Get­ting bogged down in the past, and then dig­ging it up, has never been so much fun

The Irish Mail on Sunday - TV Week - - FOOD & DRINK -

Iwas watch­ing Dig WW2 this week when I saw some­thing very strange. This ex­cel­lent new se­ries is about the his­tory of the war in North­ern Ire­land, or so I thought. For as I watched what I thought was a group of ar­chae­ol­o­gists in the North try­ing to lift great chunks of a Spit­fire out of a bog, what did I spot in the corner of the screen, but the fa­mil­iar lu­mi­nous jack­ets of the Garda Síochana. It turns out that the pi­lot who had taken off from RAF Li­mavady min­utes be­fore hav­ing had to bail out with en­gine trou­ble had been over the Free State when his plane went down. And so the dig for the Spit­fire was tak­ing place in Co Done­gal, rather than Co Derry. What this ge­o­graph­i­cal ac­ci­dent also meant was that, back in 1941, the Spit­fire’s pi­lot, a US vol­un­teer, was picked up by the au­thor­i­ties here and trans­ported off to the in­tern­ment camp at the Cur­ragh.

This fas­ci­nat­ing pro­gramme, pre­sented by the ever en­thu­si­as­tic Dan Snow, re­minded the viewer of just how much of the de­tri­tus of war lies on and around this is­land. Os­ten­si­bly it was about North­ern Ire­land’s con­tri­bu­tion to the war. But as war has lit­tle or no re­spect for po­lit­i­cal fron­tiers, much of the pro­gramme took place south of the Bor­der. Bud Wolfe, the pi­lot of the ill-fated Spit­fire, man­aged to es­cape from the Cur­ragh within two weeks. It has to be said se­cu­rity wasn’t ex­actly tight. As a sergeant in the mod­ern-day De­fence Forces ex­plained, the in­terned of­fi­cers, both Al­lied and Ger­man, had ac­cess to ev­ery con­ceiv­able al­co­holic bev­er­age known to man. The Ir­ish tip­ples of porter and whiskey were free. Un­der such cir­cum­stances, it’s dif­fi­cult to imag­ine why any of the in­ternees would have wanted to es­cape. But es­cape they did. Bud Wolfe was back at his home base in Derry in a mat­ter of days. Of course, de Valera wasn’t too pushed about let­ting a few Al­lied fly­ers find their way home. It saved on the whiskey bill.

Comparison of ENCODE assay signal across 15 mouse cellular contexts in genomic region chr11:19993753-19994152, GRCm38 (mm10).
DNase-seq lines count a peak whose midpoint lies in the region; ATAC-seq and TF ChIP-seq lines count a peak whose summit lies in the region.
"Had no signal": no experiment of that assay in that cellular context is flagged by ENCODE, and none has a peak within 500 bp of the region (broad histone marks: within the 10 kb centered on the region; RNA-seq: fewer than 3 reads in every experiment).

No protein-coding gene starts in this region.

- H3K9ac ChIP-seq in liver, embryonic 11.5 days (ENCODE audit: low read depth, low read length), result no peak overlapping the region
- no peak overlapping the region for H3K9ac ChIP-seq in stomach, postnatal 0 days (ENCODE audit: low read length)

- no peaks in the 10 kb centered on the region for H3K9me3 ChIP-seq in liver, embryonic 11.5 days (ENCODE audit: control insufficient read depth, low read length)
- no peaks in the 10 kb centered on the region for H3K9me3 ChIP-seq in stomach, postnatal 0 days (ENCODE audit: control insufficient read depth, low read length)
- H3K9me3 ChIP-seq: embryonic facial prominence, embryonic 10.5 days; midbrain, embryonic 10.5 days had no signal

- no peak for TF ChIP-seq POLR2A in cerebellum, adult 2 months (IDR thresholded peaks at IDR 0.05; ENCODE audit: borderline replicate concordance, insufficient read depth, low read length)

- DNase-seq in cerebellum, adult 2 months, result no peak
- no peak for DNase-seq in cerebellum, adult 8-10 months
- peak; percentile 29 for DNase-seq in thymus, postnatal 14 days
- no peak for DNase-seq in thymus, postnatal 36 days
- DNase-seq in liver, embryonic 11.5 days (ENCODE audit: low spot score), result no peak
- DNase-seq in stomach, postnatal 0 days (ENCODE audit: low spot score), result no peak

A two-part doc­u­men­tary about the his­tory of Ir­ish cen­sor­ship sounds like a good idea on pa­per, but TV3’S Banned was any­thing but good. There was a quick run through the his­tory of film cen­sor­ship in Ire­land, dur­ing which the Chris­tian name of one of the most re­cent cen­sors was in­cor­rectly given twice, then it was on to mu­sic videos, com­puter games and lit­er­a­ture, in no par­tic­u­lar or­der. The sole point of the pro­gramme seemed to be to show the en­tire orig­i­nal video for Du­ran Du­ran’s Girls On Film, which, pre­dictably was banned here in the early 80s. By the end of Banned, I was won­der­ing if maybe stricter cen­sor­ship isn’t such a bad idea…


Newspapers in English

Newspapers from Ireland

© PressReader. All rights reserved.